If you liked Fifty Shades of Grey, you should read: the After Series by Anna Todd
There’s no easy way to say this, but hear my out: this book is based on One Direction fan-fiction. I know, I know. Listen, though, Harry Styles is freaking dreamy, and if you don’t think so, you’ll change your mind after reading this book and falling in love with “Hardin” Scott. The series is not at all related to One Direction except for the simple fact that the main character’s appearances are based off the five band members. Really, that’s it, so you can chill now and listen to why you’ll want to read it.
This series (which is four HUGE books of wonderful reading material) is basically a college spinoff of Fifty Shades of Grey, sans BDSM culture. It’s not as kinky (thank god, really), and I find it more relatable as the main couple is as turbulent, rocky and dysfunctional as college relationships should be. The main character, Hardin, is not a Christian Grey creep but rather a bit charming in his rough exterior and punk demeanor. The books constantly have plot twists, cliffhangers, and all the substance that Fifty Shades of Grey lacked. It’s about 50 percent romance (including the normally vanilla, but definitely steamy sex) and 50 percent drama, so I guarantee you’ll keep turning the page. By the end you’ll probably be wishing you were too making out with a tattooed Harry Styles in a frat house and playing beer pong with Zayn Malik.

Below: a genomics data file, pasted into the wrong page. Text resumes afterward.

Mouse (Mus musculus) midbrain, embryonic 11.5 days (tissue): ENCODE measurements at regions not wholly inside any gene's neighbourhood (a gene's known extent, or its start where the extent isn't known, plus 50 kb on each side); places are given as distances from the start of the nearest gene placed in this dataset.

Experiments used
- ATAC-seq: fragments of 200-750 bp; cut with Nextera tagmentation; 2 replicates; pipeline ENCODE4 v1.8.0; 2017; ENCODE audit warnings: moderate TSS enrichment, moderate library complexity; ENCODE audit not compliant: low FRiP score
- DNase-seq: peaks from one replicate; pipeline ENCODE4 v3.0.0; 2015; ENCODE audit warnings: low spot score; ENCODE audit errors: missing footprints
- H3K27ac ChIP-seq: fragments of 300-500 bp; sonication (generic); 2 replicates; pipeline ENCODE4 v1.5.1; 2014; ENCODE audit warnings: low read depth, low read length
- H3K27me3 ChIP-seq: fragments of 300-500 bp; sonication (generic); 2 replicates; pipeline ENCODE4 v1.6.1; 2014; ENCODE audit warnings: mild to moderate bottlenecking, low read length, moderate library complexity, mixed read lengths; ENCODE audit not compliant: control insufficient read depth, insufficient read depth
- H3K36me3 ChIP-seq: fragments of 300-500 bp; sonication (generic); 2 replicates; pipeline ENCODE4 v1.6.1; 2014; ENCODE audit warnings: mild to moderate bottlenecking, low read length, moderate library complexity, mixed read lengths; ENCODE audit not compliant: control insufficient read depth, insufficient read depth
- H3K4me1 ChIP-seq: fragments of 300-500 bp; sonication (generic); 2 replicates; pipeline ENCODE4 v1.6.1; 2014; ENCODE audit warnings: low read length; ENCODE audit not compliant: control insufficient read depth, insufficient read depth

If you liked The Fault in Our Stars, you should read: All the Bright Places by Jennifer Niven
In All the Bright Places, Violet Markey and Theodore Finch meet while on the ledge of their high school’s bell tower. It starts out the same as The Fault in Our Stars in that both characters are on the brink of death (self-inflicted, but no different nonetheless), and struggle to keep each other alive. A bit of a twisted but terribly lovely romance, the book unwinds as they adventure the state of Indiana together and learn of each other’s dark histories. While it’s not as tingly and warm as The Fault in Our Stars is, it moves with a sense of purpose: life continues after depression, and even then never without love.
If you liked Gone Girl, you should read: My Sunshine Away by M.O. Walsh
This new release is a mystery set in the Louisianan South revolving around a 1989 rape of a young girl. Although it’s not a thriller like Gone Girl, the author is as clever as Gillian Flynn in style and tone. Set from the perspective a teenager, its prose is wise and beautifully engaging. It’s a fair balance of coming-of-age quips and suspenseful developments that will keep engaged and wanting more.
If you liked Bad Feminist, you should read: How to Build a Girl by Caitlin Moran
Again, this isn’t the exact equivalent as Bad Feminist, but it’s definitely as entertaining. Comparable to Tina Fey’s Bossypants in comedic value, How to Build a Girl is a fictional satire that follows the dysfunctional life of a teenage girl in England. The reader watches her evolve through revelations of self-discovery – though she doesn’t need to trek through the woods to do so (*cough* Wild). Her form of maturation is essentially summed up through cigarettes, one-night-stands, and writing for an indie magazine – aka the spirit animal you never knew you had.